Tuscany Tour Part 2

This is part 2 of our Tuscany Tour, taking up where we left off. We drove from San Gimignano to Monteriggioni, an even smaller medieval hill town with a circle wall and 12 towers in the wall. From below, on the road, the town looks like a castle. From there, driving through the beautiful hills of Tuscany, we went to Greve in Chianti, and finally to Montefioralle.

This is a typical road sign in Italy, showing that the town of Monteriggioni is only half a kilometer away. Note the use of stone walls, everywhere.

Sign pointing the way to Monteriggioni
Sign pointing the way to Monteriggioni

Wall and towers of Monteriggioni
Wall and towers of Monteriggioni

There are 12 towers as part of the wall that completely surrounds the town. The wall was the town’s defense in war during the middle ages, when it was caught between two rival powers, Florence and Siena.
Within this town square are at least two restaurants, a grocery store, and several shops. The town does not get a lot of tourist traffic because it’s difficult for a bus to get to. I’m not quite sure how that car got in there.

Town square of Monteriggioni
Town square of Monteriggioni

Stone wall of Monteriggioni
Stone wall of Monteriggioni

The town of Monteriggioni is entirely ringed with stone walls that look like this.
This Romanesque church dates from the 13th century. Though simple, it is quite beautiful.

Stone church in Monteriggioni
Stone church in Monteriggioni

A small courtyard by the tourist information office in Monteriggioni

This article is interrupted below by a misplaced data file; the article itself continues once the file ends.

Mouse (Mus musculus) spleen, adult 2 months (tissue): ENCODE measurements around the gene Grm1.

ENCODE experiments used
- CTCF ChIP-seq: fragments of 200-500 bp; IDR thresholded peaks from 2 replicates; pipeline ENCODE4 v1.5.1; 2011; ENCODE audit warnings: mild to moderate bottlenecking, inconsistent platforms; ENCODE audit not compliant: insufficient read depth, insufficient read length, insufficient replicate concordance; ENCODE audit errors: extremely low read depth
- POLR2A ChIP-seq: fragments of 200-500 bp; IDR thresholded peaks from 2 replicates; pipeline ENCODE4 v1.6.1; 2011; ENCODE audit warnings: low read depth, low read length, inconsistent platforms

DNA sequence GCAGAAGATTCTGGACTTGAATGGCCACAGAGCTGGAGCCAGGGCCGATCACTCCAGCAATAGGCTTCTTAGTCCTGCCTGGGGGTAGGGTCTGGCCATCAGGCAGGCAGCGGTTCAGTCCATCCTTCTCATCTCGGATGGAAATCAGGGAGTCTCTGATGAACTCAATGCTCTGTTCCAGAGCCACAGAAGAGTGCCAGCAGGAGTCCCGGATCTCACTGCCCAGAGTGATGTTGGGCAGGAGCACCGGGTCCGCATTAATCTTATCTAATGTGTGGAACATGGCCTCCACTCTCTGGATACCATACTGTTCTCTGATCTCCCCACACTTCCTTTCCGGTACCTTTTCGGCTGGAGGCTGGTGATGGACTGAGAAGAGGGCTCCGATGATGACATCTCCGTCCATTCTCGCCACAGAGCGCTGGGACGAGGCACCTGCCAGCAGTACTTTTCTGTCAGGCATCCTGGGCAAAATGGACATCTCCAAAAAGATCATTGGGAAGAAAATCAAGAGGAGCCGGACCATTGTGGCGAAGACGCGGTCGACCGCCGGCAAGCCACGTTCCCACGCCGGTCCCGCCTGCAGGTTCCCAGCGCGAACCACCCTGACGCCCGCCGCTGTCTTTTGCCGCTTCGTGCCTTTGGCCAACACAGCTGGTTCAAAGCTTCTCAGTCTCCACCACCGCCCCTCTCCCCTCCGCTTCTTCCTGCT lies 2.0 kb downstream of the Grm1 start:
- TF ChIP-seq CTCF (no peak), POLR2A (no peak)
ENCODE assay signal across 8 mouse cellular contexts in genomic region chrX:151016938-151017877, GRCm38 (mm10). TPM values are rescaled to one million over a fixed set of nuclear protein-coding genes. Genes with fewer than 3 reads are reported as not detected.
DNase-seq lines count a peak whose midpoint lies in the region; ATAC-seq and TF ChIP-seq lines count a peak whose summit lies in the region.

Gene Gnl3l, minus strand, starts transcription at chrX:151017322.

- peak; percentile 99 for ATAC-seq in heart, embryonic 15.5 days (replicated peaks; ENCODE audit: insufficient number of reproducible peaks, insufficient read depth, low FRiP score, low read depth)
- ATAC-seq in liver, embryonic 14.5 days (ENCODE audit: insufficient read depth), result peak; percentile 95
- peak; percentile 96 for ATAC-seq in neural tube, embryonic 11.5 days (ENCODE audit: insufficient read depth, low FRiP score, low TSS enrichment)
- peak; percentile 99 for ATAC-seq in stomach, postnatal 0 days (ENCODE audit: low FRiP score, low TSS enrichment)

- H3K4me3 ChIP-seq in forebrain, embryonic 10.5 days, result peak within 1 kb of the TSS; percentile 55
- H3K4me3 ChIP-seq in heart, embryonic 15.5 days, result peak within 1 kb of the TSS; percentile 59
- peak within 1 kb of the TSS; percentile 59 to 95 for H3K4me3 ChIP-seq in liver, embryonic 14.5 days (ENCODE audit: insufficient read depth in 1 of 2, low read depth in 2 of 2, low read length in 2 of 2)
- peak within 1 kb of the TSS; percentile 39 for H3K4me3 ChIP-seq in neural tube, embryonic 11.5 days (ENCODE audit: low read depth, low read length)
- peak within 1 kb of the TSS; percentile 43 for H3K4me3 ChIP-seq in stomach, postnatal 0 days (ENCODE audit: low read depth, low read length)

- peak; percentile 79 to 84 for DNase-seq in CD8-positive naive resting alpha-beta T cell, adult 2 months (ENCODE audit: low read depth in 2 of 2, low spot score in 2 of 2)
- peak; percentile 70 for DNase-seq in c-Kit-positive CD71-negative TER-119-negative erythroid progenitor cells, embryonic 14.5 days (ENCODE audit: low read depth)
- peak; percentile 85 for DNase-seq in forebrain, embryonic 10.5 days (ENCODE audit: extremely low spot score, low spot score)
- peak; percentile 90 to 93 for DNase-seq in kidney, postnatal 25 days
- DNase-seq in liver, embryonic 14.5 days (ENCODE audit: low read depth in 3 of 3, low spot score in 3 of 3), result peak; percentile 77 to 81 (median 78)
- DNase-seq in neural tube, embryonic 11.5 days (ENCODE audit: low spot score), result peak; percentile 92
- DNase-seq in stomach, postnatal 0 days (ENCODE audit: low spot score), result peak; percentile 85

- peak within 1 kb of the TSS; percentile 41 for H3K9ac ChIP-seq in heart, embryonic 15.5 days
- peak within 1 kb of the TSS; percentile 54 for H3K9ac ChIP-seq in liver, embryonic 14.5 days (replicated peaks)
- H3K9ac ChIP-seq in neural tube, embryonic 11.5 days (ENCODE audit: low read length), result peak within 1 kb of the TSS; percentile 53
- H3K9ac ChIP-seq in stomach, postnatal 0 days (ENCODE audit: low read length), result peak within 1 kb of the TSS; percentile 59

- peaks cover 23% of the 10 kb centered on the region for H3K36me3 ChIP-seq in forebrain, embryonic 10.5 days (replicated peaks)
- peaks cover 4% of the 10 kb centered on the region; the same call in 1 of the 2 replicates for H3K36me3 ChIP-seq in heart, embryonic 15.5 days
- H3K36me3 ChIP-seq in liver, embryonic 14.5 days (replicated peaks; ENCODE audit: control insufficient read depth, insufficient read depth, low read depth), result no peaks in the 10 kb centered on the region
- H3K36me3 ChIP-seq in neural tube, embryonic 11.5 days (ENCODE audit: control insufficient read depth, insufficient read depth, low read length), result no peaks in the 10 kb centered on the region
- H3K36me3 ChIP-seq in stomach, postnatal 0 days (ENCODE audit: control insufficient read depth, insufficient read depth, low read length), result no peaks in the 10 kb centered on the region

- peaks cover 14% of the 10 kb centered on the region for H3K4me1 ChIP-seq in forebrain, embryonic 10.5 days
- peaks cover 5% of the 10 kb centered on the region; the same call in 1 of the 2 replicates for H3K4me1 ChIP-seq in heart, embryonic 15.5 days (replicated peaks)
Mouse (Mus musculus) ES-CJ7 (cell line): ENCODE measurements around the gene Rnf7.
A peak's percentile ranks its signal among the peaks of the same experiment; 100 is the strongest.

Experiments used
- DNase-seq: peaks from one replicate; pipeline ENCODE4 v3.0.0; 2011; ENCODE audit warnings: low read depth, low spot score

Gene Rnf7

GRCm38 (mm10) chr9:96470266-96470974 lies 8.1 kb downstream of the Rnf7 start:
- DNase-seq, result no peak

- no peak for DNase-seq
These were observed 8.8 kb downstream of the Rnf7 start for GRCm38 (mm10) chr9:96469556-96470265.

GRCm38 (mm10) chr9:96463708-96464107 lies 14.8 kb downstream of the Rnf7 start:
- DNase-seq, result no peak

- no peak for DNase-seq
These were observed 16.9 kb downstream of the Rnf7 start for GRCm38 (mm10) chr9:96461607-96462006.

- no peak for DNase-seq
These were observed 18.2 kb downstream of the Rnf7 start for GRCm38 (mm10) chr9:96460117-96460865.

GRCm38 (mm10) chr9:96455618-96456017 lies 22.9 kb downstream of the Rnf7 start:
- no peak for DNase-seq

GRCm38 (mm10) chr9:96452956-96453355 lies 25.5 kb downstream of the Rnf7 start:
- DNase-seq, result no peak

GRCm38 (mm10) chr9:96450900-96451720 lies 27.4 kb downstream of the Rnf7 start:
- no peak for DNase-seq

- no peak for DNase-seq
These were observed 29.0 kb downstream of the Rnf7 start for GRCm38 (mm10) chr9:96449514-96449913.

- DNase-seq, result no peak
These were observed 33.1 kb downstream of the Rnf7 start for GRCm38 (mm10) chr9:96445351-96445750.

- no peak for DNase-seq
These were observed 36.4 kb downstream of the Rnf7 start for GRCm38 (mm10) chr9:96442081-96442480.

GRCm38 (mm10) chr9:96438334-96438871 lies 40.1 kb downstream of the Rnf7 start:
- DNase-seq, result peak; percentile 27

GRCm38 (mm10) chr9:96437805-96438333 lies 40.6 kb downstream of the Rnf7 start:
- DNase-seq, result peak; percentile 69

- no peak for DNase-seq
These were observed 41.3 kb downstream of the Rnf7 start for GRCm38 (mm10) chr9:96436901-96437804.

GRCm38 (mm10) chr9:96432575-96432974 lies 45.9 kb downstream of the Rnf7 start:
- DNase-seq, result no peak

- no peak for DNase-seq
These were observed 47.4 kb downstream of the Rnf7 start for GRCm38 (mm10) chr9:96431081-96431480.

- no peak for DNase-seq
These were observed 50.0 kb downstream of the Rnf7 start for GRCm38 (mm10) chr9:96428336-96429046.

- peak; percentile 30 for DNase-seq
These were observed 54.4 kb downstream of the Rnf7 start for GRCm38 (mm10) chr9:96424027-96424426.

A small courtyard by the tourist information office in Monteriggioni

I love the stone construction and the style of the tower in this photo.
Karen and Jean wait outside of a jewelry store in Monteriggioni.

street scene in Monteriggioni
street scene in Monteriggioni

Stone wall in Monteriggiano
Stone wall in Monteriggiano

I don’t know how old this wall is, but I’m in awe of the technique. The pieces fit together exactly. It’s really a beautiful stone wall.

Leaving Monteriggioni, we took an extended drive through the beautiful Tuscan hill country. We stopped several times along the way to take photos.

We saw many of these villas, surrounded by vineyards. Some of them rent by the week. Sounds pretty good…

A villa in Tuscany
A villa in Tuscany

Olive grove in Tuscany
Olive grove in Tuscany

In the Chianti region, wine grapes and olives are the two most common crops. These olives are for oil, not for eating.
We had a wonderful day together out in Tuscany. Florence is fantastic, but we would have missed a lot had we not got out of town for a day.

Dave and Karen pose in front of a view of a distant hill town in Tuscany.
Dave and Karen pose in front of a view of a distant hill town in Tuscany.

Our next stop was the little town of Greve in Chianti. Its main feature for us is the town square, which is really a triangle. Massimo’s favorite shop is a butcher shop, and he led a couple of us on a tour of it! There was also a nice embroidery shop there, and a ceramics shop where we purchased an unusual blue bowl and a small square tray with a black rooster on it.

In the town square (piazza) of Greve in Chianti stands this statue of 16th-century Italian explorer Giovanni da Verrazzano. He discovered, among other things, the bay of New York, and there is a bridge in the New York harbor named after him. Massimo asked us how one could possibly “discover” a bay, and none of us could answer him.

The town square of Greve, lined with shops and restaurants, has this statue of the town's most famous son standing in the middle.
The town square of Greve, lined with shops and restaurants, has this statue of the town’s most famous son standing in the middle.

 

Stuffed boar advertising a butcher shop in Greve
Stuffed boar advertising a butcher shop in Greve